The vibration microscope is an electromagnetically-driven adaptation by Hermann von Helmholtz (1821-1894) of the earlier optical comparator by Jules Antoine Lissajous (1822-1880). The device allows one to determine the frequency of a tuning fork or other vibrating object with respect to a fork of known frequency, by way of Lissajous figure analysis.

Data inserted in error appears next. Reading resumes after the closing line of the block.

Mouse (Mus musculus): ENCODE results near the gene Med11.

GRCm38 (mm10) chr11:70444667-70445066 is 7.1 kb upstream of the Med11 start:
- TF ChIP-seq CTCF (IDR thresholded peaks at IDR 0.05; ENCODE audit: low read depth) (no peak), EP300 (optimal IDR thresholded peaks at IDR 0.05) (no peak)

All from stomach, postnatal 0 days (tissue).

In 1894, Olaus Henrici (1840-1918) of London devised a harmonic analyzer for determining the fundamental and harmonic components of complex sound waves. It consists of multiple pulleys and glass spheres, called rolling-sphere integrators, connected to measuring dials. The image of a curve (for example, a phonodeik tracing of a sound wave) is placed under the device. The user moves a mechanical stylus along the curve’s path, tracing out the wave form.